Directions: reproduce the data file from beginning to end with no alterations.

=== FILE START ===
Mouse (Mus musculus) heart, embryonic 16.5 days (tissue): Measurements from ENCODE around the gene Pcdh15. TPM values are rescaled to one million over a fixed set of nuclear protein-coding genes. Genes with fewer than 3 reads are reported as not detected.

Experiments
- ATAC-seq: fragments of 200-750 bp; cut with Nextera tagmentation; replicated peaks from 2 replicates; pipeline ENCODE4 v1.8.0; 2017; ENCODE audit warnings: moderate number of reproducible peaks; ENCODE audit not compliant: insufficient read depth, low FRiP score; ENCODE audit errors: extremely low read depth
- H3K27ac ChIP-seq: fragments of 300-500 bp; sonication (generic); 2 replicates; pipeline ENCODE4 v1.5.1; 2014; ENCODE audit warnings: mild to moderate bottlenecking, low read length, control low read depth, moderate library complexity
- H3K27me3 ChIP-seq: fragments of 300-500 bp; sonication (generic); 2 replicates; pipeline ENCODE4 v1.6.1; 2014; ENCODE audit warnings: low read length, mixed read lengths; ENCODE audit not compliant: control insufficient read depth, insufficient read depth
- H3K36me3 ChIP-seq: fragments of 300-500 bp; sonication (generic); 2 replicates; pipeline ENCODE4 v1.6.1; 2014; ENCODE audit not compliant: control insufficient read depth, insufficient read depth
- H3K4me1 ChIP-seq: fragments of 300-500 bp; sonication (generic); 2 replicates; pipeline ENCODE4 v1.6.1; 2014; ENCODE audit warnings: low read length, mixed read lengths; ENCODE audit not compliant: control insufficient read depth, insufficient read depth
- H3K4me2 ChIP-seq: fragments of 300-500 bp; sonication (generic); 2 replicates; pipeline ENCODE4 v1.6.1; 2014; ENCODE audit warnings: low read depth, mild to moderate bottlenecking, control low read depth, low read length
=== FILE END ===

Mouse (Mus musculus) heart, embryonic 16.5 days (tissue): Measurements from ENCODE around the gene Pcdh15. TPM values are rescaled to one million over a fixed set of nuclear protein-coding genes. Genes with fewer than 3 reads are reported as not detected.

Experiments
- ATAC-seq: fragments of 200-750 bp; cut with Nextera tagmentation; replicated peaks from 2 replicates; pipeline ENCODE4 v1.8.0; 2017; ENCODE audit warnings: moderate number of reproducible peaks; ENCODE audit not compliant: insufficient read depth, low FRiP score; ENCODE audit errors: extremely low read depth
- H3K27ac ChIP-seq: fragments of 300-500 bp; sonication (generic); 2 replicates; pipeline ENCODE4 v1.5.1; 2014; ENCODE audit warnings: mild to moderate bottlenecking, low read length, control low read depth, moderate library complexity
- H3K27me3 ChIP-seq: fragments of 300-500 bp; sonication (generic); 2 replicates; pipeline ENCODE4 v1.6.1; 2014; ENCODE audit warnings: low read length, mixed read lengths; ENCODE audit not compliant: control insufficient read depth, insufficient read depth
- H3K36me3 ChIP-seq: fragments of 300-500 bp; sonication (generic); 2 replicates; pipeline ENCODE4 v1.6.1; 2014; ENCODE audit not compliant: control insufficient read depth, insufficient read depth
- H3K4me1 ChIP-seq: fragments of 300-500 bp; sonication (generic); 2 replicates; pipeline ENCODE4 v1.6.1; 2014; ENCODE audit warnings: low read length, mixed read lengths; ENCODE audit not compliant: control insufficient read depth, insufficient read depth
- H3K4me2 ChIP-seq: fragments of 300-500 bp; sonication (generic); 2 replicates; pipeline ENCODE4 v1.6.1; 2014; ENCODE audit warnings: low read depth, mild to moderate bottlenecking, control low read depth, low read length